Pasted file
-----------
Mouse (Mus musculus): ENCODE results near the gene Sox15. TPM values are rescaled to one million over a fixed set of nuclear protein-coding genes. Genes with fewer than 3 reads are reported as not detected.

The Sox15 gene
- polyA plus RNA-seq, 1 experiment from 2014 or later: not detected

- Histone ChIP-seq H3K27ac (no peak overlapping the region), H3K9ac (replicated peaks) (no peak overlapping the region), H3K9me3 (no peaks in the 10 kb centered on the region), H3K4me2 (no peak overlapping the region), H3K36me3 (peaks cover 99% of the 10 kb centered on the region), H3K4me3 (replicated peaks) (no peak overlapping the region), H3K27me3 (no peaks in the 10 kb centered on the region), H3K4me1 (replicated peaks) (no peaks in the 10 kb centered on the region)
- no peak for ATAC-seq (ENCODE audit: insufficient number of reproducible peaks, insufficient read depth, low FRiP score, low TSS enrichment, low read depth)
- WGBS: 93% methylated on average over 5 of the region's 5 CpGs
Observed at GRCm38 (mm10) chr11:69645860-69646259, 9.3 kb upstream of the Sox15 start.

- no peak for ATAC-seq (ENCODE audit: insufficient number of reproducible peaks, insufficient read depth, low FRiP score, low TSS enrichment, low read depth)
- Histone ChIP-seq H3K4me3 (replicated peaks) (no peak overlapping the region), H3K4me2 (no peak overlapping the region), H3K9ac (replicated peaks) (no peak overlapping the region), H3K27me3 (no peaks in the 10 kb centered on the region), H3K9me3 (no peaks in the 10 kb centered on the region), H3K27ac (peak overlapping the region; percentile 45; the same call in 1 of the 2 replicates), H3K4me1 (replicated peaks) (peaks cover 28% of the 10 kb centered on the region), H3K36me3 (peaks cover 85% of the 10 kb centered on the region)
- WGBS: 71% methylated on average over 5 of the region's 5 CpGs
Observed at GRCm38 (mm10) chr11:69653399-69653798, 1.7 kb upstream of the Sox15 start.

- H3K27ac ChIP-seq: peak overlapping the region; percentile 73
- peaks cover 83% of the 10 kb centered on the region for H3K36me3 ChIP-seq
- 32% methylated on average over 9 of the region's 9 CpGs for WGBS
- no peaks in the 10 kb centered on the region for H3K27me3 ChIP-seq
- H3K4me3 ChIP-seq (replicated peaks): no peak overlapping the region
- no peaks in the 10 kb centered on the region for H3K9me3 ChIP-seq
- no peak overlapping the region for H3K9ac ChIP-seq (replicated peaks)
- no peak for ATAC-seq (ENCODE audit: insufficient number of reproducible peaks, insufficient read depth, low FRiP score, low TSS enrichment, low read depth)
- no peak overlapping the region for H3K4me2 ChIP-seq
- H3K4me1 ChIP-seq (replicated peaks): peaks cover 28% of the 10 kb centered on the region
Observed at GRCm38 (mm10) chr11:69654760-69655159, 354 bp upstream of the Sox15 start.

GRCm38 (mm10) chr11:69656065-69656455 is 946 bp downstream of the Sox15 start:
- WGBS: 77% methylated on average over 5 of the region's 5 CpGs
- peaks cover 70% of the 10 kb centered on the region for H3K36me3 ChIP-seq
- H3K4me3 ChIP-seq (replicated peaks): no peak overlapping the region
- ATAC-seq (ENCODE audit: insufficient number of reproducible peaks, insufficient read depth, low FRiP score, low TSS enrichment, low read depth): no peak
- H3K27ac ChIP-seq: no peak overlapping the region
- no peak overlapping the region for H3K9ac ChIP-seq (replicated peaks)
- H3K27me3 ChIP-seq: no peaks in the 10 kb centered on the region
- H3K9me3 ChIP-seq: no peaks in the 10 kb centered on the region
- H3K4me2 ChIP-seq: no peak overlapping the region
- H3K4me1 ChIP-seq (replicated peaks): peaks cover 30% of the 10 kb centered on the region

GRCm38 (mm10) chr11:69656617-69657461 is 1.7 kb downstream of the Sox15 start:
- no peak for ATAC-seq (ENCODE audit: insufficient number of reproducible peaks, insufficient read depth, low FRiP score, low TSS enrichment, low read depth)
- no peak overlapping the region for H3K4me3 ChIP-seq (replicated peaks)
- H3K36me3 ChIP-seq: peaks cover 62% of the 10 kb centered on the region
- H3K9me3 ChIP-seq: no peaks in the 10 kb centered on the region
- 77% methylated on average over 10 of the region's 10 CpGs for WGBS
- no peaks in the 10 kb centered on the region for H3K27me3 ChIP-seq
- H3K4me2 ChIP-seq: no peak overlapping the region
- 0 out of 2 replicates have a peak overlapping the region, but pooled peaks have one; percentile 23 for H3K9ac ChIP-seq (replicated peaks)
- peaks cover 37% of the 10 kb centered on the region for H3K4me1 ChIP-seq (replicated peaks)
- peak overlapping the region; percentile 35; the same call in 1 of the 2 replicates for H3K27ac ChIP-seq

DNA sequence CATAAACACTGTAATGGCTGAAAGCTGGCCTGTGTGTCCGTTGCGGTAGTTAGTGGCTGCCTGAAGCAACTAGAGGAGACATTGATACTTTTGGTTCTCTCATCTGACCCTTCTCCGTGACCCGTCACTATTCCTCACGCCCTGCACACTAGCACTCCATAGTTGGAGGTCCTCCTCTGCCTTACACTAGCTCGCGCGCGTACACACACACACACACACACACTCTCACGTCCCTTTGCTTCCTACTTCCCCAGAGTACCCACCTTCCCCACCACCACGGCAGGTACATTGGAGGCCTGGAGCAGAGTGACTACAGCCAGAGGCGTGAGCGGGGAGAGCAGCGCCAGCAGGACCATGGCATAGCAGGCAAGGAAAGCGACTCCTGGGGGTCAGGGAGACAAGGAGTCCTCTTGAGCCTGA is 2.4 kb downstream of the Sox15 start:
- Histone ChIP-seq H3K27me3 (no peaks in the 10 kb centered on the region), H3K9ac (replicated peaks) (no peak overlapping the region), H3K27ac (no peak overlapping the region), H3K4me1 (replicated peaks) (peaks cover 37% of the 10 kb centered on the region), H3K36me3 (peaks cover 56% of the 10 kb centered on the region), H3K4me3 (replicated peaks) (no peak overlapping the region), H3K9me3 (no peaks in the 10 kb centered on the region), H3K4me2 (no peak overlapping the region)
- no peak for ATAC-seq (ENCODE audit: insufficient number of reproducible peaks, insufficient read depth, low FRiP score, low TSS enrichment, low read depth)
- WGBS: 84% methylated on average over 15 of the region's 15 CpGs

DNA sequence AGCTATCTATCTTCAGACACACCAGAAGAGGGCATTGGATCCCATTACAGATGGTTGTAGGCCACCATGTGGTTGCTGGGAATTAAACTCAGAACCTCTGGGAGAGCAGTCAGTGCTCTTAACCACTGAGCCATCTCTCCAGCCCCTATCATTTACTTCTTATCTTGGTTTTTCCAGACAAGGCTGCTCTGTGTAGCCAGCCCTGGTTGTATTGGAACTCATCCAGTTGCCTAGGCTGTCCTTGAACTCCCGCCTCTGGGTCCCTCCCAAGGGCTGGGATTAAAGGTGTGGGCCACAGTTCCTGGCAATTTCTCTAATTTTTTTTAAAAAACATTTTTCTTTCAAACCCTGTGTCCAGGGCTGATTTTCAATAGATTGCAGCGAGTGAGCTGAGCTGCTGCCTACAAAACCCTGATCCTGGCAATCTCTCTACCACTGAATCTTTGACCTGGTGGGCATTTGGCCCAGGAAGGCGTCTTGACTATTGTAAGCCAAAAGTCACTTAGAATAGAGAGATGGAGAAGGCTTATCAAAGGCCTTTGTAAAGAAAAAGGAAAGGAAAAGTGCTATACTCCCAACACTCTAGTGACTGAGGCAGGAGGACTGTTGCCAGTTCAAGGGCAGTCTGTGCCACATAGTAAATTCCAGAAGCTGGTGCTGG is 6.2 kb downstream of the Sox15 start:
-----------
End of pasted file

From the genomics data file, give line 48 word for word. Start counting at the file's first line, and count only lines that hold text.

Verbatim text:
- WGBS: 84% methylated on average over 15 of the region's 15 CpGs